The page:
The mother of modernity

Part of the problem for those who would define Englishness in terms of highly visible emblems is that so much of our  general culture has become part of the general culture of the world, for example industrialisation, representative  government and organised sports.

David Landes in his “The wealth and poverty of nations” is emphatic about England’s unique status. At a time when casual  and gratuitous public insult of the English is commonplace,  the book is a salutary reminder of how disproportionate an  influence this country has had on the world. Two of the chapter headings will give a flavour of this: “Britain and  the others” and “Pursuit of Albion”. In the latter Mr Landes  is emphatic on England’s importance: “The Industrial  Revolution in England changed the world and the relations of nations and states to one another…The world was now divided between one front-runner and a highly diverse array of  pursuers. It took the quickest of the European “follower countries” something more than a century to catch up”. 1 In other words, without England industrialisation would have  been at best greatly delayed and at worst have never  occurred. (To that immense influence, may be added the Empire, the founding of the United States by involuntary proxy, the development of parliamentary government, the  international success of the English language and the  individual likes of Newton, Locke and Darwin.)

Before English readers get too bigheaded, it should be added that Dr Landes is distinctly critical of Britain’s failure to  maintain the momentum of their initial industrialisation and  cites as dreadful warnings to others such failures as Britain’s inability to keep the lead in the chemical  industry in the nineteenth century and the dismal story of  our car industry since 1945.

There is a curious tendency amongst academics these days to denigrate England’s status before 1500, to represent her as  backward, weak, insignificant country on the cultural as well as geographic periphery of Europe, altogether a second or even third rate power. The problem with this view is that it  puts its holder in a quandary not unlike that which afflicts those who argue for a general European inferiority vis-a-vis Ottoman, Chinese and Indian cultures in the late Middle Ages. The question is this, if England was so negligible in 1500, how was she able to meaningfully compete with supposedly vastly greater and more sophisticated powers, and compete  so successfully that by 1760 she had replaced the Dutch as  the leading commercial power, bested France and Spain in the colonial game and was on the doorstep of the first Industrial Revolution?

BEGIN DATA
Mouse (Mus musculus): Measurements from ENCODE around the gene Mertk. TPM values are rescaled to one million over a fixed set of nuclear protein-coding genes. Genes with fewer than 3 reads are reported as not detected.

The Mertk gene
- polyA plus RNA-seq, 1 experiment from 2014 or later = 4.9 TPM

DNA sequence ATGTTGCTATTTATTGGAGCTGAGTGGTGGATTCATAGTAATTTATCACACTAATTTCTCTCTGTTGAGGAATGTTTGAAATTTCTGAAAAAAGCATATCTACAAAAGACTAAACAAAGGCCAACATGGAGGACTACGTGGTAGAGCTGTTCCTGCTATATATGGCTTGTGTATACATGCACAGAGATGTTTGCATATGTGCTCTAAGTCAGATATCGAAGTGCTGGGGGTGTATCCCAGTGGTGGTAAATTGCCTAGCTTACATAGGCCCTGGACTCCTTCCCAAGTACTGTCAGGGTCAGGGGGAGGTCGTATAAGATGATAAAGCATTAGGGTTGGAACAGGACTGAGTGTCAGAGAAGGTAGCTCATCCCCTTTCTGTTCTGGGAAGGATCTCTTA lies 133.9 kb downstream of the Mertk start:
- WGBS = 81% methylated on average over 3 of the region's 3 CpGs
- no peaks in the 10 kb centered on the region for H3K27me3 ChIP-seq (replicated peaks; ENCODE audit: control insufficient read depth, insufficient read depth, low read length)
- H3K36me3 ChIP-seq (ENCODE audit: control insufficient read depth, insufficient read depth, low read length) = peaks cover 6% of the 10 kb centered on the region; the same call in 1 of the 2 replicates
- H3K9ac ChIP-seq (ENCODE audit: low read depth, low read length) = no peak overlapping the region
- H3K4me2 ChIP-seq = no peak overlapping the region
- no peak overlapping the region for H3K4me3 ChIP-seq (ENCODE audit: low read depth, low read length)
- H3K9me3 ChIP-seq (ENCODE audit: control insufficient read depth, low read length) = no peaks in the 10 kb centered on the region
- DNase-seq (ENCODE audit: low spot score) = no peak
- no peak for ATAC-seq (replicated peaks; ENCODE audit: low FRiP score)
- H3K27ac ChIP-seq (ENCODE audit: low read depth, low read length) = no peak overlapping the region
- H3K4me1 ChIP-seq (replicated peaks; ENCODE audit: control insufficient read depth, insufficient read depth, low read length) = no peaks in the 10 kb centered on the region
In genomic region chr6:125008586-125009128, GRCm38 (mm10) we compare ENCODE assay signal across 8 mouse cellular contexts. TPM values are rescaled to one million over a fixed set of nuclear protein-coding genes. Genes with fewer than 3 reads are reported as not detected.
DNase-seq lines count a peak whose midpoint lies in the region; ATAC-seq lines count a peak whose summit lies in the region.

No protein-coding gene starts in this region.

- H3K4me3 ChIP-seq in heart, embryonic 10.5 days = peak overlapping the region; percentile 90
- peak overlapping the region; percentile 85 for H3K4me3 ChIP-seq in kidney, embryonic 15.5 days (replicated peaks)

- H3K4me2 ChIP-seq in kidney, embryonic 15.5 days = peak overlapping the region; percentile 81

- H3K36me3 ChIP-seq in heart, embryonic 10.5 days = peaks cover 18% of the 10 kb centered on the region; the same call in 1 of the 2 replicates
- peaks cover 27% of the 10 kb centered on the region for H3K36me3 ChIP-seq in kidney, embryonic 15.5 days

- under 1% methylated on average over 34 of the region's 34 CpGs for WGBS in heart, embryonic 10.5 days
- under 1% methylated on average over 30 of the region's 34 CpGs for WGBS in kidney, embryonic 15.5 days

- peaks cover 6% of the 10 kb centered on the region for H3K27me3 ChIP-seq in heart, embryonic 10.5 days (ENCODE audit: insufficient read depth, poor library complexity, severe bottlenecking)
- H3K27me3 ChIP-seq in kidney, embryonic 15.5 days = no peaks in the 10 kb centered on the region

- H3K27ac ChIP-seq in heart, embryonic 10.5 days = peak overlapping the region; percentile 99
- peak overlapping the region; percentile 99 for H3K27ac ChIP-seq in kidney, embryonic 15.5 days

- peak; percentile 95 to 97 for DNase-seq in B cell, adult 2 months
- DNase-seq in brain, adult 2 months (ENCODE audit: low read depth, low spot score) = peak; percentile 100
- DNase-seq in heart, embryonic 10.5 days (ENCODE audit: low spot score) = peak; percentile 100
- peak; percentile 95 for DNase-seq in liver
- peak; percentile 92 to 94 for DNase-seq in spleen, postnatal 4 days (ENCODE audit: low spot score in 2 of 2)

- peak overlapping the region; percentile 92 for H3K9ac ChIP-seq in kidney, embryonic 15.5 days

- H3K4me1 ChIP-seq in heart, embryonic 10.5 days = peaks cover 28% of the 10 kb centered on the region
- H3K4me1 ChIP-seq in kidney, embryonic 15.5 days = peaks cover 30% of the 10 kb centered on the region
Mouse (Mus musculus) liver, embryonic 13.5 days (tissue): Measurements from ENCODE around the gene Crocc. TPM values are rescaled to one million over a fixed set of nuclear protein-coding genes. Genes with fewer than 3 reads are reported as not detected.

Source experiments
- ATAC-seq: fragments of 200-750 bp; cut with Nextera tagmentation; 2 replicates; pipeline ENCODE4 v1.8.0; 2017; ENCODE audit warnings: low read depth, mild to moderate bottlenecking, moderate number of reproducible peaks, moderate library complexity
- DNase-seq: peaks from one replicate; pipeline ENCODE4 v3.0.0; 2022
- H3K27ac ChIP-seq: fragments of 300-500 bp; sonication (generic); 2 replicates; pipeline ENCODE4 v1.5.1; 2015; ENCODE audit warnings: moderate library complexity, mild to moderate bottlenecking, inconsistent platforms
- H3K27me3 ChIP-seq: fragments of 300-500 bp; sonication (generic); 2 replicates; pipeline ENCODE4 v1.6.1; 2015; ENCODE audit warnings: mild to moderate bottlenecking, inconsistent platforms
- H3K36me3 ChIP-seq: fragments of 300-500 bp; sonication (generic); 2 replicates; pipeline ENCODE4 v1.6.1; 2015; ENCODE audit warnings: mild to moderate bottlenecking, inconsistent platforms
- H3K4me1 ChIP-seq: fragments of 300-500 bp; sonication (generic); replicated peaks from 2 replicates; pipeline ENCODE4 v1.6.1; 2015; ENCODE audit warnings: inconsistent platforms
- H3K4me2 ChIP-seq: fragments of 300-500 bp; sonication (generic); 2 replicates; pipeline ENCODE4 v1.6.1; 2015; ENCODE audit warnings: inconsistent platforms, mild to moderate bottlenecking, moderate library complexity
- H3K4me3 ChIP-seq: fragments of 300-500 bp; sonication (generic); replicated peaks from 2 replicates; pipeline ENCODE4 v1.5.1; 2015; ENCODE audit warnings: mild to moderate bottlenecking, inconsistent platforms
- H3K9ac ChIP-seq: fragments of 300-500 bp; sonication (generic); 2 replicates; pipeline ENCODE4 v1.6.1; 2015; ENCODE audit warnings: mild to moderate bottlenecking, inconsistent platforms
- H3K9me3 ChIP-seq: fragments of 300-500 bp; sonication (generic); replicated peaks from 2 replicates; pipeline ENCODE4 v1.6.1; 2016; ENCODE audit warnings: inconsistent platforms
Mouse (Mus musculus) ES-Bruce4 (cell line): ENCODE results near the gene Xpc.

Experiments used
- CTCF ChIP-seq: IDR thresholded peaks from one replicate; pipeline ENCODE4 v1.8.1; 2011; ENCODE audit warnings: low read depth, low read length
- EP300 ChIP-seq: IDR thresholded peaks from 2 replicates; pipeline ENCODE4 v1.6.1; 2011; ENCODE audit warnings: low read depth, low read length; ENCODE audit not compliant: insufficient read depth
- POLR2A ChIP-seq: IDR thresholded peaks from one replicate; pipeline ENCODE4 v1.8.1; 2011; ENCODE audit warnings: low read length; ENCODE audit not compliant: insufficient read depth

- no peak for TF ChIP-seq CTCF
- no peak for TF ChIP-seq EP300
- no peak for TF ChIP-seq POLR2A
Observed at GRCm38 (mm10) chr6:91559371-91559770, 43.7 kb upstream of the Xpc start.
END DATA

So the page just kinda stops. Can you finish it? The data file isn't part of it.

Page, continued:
The only reasonable answer is that England was far from being a backward, third rate power in 1500. (One should not  forget that she had spent much of the previous century and a half running riot in France during the Hundred Years war).  Being divided from the continent by a channel only 22 miles at its narrowest point had ensured that England was never culturally isolated. Most importantly, it was a rich country. Visitors to England time and again over the centuries leading to the Industrial Revolution remark on the county’s general prosperity and note particularly the superior material condition of the English poor compared to the continental  poor.

To understand exactly how advanced England has been in comparison with all other states we need only consider the  condition of the country which is generally considered to be her main competitor for the title of archetypal nation state,  France. When the Bastille fell in 1789 no French national parliament had met for one hundred and seventy five years.  Executive power derived both in fact as well as theory solely from the King. Political power such of it as was devolved  from the crown remained overwhelmingly the prerogative of the higher aristocracy, while the notion of equality before  the law was treated as a quaint absurdity with the French nobility both protected from the legal actions of commoners  and granted privileges over them such as the lettres de cachet which allowed the imprisonment of Voltaire for insulting a nobleman. As for that perennial first bugbear of all pre-modern states, finance, France was renowned throughout the eighteenth century for her gigantic inability to balance her books. On the micro economic level, feudal dues and impositions were not merely maintained through the inertia of custom, but were actually enforced more severely in the eighteenth century as landowners sought to compete with the growing wealth of the bourgeoise. But revolutionary

France was no Britain dancing attendance upon an industrial revolution. She was and remained until the twentieth century,  primarily a rural land. Not until the 1930s did fewer than fifty percent of Frenchmen and women derive their living directly from the land.

Consider what the world today would be if England had not existed. There would have be no USA. Approximately an quarter of the states represented at the UN would not exist. The English language would not dominate international communication, especially in the fields of science and  technology and be the language of the Internet. Those things are certain. Others are probable, such as a failure to develop parliamentary government or an industrial revolution.

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